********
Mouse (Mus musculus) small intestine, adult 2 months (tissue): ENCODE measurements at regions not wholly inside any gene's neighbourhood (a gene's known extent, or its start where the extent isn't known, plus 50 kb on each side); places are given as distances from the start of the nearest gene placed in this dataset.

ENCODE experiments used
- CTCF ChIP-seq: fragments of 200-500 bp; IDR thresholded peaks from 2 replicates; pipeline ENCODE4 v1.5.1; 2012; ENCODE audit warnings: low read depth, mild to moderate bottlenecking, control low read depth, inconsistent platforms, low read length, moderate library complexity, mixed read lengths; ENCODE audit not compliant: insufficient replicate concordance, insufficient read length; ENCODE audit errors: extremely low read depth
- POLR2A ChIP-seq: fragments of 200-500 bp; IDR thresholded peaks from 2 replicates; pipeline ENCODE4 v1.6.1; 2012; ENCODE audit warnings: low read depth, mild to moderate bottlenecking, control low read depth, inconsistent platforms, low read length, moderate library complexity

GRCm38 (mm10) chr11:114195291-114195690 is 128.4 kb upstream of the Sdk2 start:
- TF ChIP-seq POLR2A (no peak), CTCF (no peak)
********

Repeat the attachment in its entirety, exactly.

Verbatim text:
Mouse (Mus musculus) small intestine, adult 2 months (tissue): ENCODE measurements at regions not wholly inside any gene's neighbourhood (a gene's known extent, or its start where the extent isn't known, plus 50 kb on each side); places are given as distances from the start of the nearest gene placed in this dataset.

ENCODE experiments used
- CTCF ChIP-seq: fragments of 200-500 bp; IDR thresholded peaks from 2 replicates; pipeline ENCODE4 v1.5.1; 2012; ENCODE audit warnings: low read depth, mild to moderate bottlenecking, control low read depth, inconsistent platforms, low read length, moderate library complexity, mixed read lengths; ENCODE audit not compliant: insufficient replicate concordance, insufficient read length; ENCODE audit errors: extremely low read depth
- POLR2A ChIP-seq: fragments of 200-500 bp; IDR thresholded peaks from 2 replicates; pipeline ENCODE4 v1.6.1; 2012; ENCODE audit warnings: low read depth, mild to moderate bottlenecking, control low read depth, inconsistent platforms, low read length, moderate library complexity

GRCm38 (mm10) chr11:114195291-114195690 is 128.4 kb upstream of the Sdk2 start:
- TF ChIP-seq POLR2A (no peak), CTCF (no peak)